Guyana Wants to Revive the Failed Fiber Project

Guyana Government wishes to bring back its failed fiber optic project. The telecommunications minister says a fund of $200M has been allotted to support the fiber optic project from the Government. The minister said that even though the deployment is currently stopped, efforts are on the way to revive the failed project of Guyana’s previous ruling PPP (People’s Progressive Party).

The minister added that two independent studies on the fiber optic project were commissioned by the new Government. The first study was a forensic audit that focused mainly on the financial operations and functioning of the eGovernance unit over the period January 1, 2012 to May and was done by Ram and McRae Chartered Accountants. The second audit was done on the Georgetown to Lethem fiber optic cable project which was done by a team of telecommunications specialists.

The audit reports were submitted to the Government for acceptance and approval by the audit firms on May 6, 2016 but it has not yet been accepted as final. The minister said the decision is yet to be taken on the fate of Georgetown to Lethem fiber optic project. She said that the Project is still under review. The Guyana Government wants to ensure transparency in every sphere of activities including the procurement and administration of the fiber optic project.

Almost around two years back, there were reports that Guyana’s e-government project has ‘collapsed’ due to the number of technical problems encountered in installing the fiber optic network. The project, which encompasses an overland fiber link to Brazil, a 4G Long Term Evolution (LTE) network for last mile access and fiber optic backbone network linking the towers, was launched in 2011. The project encountered numerous logistical and technical difficulties mainly due to lack of proper administration. The project has been dropped in between in limbo.

The project has already cost the Guyanese government millions of dollars, but is unusable in its current state and needed additional investment to achieve its original goals. The Brazil-Guyana link was almost 90 percent completed in June 2012 and a cross-border connection network was installed in November 2012. The network is still not operational. Similarly, the 54 towers have been built for the LTE network, but other problems have prevented the activation of the system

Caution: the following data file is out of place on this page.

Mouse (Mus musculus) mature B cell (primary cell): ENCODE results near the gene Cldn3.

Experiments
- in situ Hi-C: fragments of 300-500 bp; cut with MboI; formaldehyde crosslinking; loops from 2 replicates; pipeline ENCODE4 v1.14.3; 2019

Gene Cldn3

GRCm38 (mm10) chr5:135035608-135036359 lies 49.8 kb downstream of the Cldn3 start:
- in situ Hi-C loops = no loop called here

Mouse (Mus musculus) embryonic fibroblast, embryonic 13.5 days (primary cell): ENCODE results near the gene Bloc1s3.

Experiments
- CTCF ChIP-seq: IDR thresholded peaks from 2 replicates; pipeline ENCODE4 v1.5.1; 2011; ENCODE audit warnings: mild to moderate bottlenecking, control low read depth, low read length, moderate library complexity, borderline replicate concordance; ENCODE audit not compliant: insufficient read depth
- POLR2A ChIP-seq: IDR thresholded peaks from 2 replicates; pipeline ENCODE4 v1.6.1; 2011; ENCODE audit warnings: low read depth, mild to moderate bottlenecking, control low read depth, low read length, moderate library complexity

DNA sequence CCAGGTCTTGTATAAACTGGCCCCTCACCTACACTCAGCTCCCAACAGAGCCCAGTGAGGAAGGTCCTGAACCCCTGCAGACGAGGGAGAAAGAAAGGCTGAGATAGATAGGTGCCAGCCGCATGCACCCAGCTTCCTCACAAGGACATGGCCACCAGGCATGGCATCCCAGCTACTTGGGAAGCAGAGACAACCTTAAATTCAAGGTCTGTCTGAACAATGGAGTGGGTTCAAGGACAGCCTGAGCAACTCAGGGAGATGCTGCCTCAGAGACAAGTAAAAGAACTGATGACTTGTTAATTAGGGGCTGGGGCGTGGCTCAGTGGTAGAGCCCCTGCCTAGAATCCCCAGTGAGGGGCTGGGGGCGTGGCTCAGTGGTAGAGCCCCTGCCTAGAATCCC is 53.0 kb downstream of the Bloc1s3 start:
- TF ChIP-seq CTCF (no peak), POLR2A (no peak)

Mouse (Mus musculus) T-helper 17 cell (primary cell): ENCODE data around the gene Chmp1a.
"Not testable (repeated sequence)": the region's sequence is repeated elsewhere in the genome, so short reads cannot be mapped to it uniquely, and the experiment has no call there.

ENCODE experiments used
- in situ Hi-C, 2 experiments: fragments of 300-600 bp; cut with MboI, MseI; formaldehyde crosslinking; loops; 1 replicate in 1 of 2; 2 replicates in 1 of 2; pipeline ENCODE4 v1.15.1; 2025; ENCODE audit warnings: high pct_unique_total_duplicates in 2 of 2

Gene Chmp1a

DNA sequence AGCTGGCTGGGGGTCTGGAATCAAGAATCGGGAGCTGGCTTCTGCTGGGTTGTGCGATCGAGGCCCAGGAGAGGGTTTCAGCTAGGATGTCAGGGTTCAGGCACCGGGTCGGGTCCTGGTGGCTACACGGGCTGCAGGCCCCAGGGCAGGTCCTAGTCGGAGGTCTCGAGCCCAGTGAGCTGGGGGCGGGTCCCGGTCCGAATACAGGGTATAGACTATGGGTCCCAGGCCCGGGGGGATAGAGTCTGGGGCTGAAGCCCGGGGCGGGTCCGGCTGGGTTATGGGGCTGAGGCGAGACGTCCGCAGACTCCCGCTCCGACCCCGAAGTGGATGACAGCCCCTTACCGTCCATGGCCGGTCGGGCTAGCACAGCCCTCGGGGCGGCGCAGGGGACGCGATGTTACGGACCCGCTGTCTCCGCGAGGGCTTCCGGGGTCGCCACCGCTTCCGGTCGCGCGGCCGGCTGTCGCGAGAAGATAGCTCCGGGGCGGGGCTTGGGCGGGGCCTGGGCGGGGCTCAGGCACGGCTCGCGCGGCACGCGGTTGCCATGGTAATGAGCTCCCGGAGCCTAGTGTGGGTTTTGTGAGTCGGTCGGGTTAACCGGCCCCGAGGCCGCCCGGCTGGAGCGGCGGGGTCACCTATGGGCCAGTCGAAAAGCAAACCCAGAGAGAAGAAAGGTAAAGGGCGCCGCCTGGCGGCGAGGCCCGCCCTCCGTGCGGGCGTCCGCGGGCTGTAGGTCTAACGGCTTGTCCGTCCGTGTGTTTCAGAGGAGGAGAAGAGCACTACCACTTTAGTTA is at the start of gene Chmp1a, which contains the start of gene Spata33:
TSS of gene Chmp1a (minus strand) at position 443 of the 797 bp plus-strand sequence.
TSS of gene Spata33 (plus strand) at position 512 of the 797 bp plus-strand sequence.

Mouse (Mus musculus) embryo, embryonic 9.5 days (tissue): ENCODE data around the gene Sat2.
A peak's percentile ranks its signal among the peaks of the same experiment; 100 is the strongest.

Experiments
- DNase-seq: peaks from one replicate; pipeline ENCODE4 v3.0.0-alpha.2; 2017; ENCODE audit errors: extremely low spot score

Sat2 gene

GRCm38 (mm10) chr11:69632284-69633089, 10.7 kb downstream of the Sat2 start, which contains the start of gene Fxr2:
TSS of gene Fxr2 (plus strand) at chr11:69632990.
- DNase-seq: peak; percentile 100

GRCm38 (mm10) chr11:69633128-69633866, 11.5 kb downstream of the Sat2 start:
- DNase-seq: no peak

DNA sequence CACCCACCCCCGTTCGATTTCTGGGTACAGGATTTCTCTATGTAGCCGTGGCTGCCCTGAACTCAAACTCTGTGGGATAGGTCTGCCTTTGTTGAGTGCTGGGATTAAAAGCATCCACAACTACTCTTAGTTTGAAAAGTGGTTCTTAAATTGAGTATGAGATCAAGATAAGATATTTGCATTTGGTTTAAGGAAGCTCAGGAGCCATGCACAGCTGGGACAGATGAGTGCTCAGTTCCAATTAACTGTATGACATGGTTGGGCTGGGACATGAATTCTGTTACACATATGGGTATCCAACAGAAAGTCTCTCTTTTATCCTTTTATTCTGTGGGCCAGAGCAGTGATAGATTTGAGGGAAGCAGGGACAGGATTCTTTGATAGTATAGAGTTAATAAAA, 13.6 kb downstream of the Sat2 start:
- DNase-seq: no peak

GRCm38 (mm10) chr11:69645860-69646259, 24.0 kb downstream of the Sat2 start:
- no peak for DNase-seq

After the government abandoned the project, huge damage had been done to the installed cables by vandals looking to salvage copper. Damage to the fiber optic cables was done by careless installation crews as well. The project has also faced problems with contractors. The Government authorities was forced to fire its first batch of contractors due to the slow rate of progress, lack of the necessary equipment and shoddy standard of work and myriad of other logistical problems.

In the National Assembly, Hughes articulated on several occasions that the ICT sector and the knowledge management industries will be the ones that will have to be cornerstone of Guyana’s future. The telecommunication minister said that the Guyana Government intends to make a number of investments in the ICT sector. In order to expand broadband connectivity and the integration of Ministries, Government plans to invest $240M to resuscitate the troubled Fibre Optic Cable Project. A fund of around $140 million has been allocated to consolidate, monitor, maintain and extend the existing eGovernment Fiber optic and LTE Network around Georgetown and along the coast from Moleson Creek to Charity.

Guyana will spend a further $100 M to repair and upgrade the Georgetown–Linden Fiber optic network. The previous Government had abandoned the project after spending almost $1 billion. The current Government thinks there was a lack of feasibility study, poor planning and absence of effective project management and the use of inexperienced contractors are some of the major contributing factors that led to the failure of this project. The ministry of telecommunications wants to correct all these mistakes so that the people of Guyana, regardless of their socio-economic status or remoteness, will be digitally connected and socially included.

Author: Fiber

Chief Editor of Fiber Optic Mania Magazine

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